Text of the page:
Famous mental ray myths...

Rusty Teapots Unite

There is a lot of misinformation out in the world, misunderstandings that gets repeated and turn into "truths" over time.

I ran into a couple of those at EUE and frankly, I had no idea they were so widespread. So from now on, any time I run into these I'm gonna make a post about it.... here's a collection:

You should always use the mental ray shaders, not the built in max/maya/xsi/whatever...

This myth is both true and false at the same time.

The reality is, there are a ton of "mental ray" shaders, from the very old and very primitive "base" shader library (danger) to very new and very modern "architectural" and "production" shader libraries.

So - yes - if there is a brand new shader that comes directly from mental images that does X, and your embedded application may have some other shader that claims to do X as well, then most likely picking the "mental ray" one is better.

But if there is some ancient shader, from the mists of pre-cambrium, that has a "mental ray" variant, and your application has something that looks as nice, is better integrated, etc.... use that in your application

As an example: The base shader library contains a set of shaders like mib_illum_phong, mib_illum_blinn etc.... never use those! Those are the simplest, most primitive shaders. Avoid!

Much rather than anything "mib_illum_blinn" use the Maya "Blinn" or the 3ds max "Standard" material in "Blinn" mode, or whatever. But even better, use the mental ray mia_material (Arch&Design in max). This is new, mental ray optimized, and we try to integrate it as much as possible into each app.

The old rusty mib_illum_* shaders will have all sorts of issues, interface poorly with the product (no render elements/channel support, no support for diffuse/specular switches on the lights, etc.), handle indirect illumination incorrectly, and so on.

Your apps own integrated materials are mental ray translations of the applications software-renderers material to the "best possible" mental ray counterpart. Your apps own materials are the one most guaranteed to interface with the app's own "features", such as specual switches on light, render channels, whatnot.

And then the mia_material(_x) ("Arch&Design") which we try to make as a "top of the line" thing, and we really try to integrate with as many of the applications own feature as humanly possible.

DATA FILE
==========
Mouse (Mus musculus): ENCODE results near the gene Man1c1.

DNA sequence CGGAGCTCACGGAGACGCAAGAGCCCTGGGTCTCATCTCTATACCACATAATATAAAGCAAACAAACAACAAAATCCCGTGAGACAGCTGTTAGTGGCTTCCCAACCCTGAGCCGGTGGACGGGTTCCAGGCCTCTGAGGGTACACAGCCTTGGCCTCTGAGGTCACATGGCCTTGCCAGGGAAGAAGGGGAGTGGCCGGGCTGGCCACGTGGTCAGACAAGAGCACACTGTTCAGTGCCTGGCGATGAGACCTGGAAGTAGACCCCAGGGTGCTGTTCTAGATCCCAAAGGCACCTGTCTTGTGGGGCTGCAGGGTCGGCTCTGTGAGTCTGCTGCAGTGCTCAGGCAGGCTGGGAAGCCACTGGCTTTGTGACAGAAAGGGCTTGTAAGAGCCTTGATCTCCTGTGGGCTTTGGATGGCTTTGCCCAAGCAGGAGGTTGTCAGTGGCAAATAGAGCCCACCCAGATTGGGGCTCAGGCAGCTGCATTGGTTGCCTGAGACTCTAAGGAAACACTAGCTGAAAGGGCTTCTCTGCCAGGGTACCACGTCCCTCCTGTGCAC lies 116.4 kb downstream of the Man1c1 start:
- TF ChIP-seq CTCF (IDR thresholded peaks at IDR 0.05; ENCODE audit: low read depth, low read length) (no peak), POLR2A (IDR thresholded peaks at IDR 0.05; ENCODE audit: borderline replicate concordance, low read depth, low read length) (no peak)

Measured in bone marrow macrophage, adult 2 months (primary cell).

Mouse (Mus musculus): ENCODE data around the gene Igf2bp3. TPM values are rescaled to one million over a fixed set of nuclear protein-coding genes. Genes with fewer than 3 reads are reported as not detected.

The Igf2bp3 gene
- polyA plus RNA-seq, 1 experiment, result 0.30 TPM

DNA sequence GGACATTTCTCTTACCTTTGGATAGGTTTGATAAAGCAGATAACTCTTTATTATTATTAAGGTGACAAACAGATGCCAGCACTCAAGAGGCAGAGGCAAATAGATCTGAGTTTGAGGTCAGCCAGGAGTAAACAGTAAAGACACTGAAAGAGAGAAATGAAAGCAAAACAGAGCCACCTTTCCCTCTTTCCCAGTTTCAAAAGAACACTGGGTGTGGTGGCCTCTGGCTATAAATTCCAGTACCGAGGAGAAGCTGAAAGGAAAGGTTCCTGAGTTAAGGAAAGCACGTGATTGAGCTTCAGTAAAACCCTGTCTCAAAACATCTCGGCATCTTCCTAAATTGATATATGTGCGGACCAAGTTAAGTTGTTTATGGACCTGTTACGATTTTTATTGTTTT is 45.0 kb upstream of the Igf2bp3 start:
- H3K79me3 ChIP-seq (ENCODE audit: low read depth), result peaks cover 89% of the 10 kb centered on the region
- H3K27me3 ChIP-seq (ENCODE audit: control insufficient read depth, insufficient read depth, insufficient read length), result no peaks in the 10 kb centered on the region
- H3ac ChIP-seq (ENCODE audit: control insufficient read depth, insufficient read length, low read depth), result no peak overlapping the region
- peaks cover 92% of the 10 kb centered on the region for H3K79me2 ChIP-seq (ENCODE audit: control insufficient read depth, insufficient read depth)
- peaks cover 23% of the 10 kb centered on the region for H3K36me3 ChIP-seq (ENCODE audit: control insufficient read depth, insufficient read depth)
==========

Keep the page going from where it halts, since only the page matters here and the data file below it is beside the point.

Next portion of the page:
If it doesn't say "mental ray" dont use it

Similar to above, people have gotten the idea that if a feature doesn't explicitly say "mental ray" or "mr" on it, it is directly unsuitable for use with mental ray.

While this may happen in some odd cases, most of the time, most application features are actually quite well integrated with mental ray.

One of the most scary thing I heard at EUE was someone who asked "You can't use the 3ds max photometric lights with mental ray, right?".

I almost fell off my chair. If you want to render anything even remotely physically correct you should always use the photometric lights. But this guy had been misled by some other lights in the non-photometric category having "mr" in the name.

The reality is that those lights (The "mr Omni" and "mr Spot") are simply lights supporting things that do not exist at all in the other 3ds max lights.

All 3ds max lights are "mental ray lights" when you render with mental ray. Those two simply expose things that only mental ray can do. This does not mean the others "don't work" with mental ray, or that others are "unsuitable" for mental ray.

(Of course, in the case of max lights, what actually is unsupported in mental ray is the 3ds max "trick" to do "area shadows" on any given light, you instead have to make it a real area light. Hence the "extra" light types, although one could argue that perhaps this distinction could have been hidden away from the user in some other way. Alas, water under the bridge....)

So: Please use the photometric lights!

Never use Shadow Maps

This "myth" is the truest of them all. Yes, most of the time you really shouldn't use shadow maps with mental ray (you should use area lights). As a matter of fact I think at least 3ds max ships with shadow maps globally disabled in the mental ray render globals.... this is simply to get around the fact that max lights actually default to shadow maps.

However, there is a couple of cases where you should use shadow maps. And not just any shadow maps - the mental ray detail shadow maps: Hair. Fur.

Yes - any time you want to render hair, that's the time you whip out the rasterizer and detail shadow maps. Not for an architectural interior, but for your fuzzy sidekick in your space drama!

mental ray is slow

Actually mental ray is very fast, if you do things correctly. If you don't do things correctly it - as well as any other renderer - can be very slow.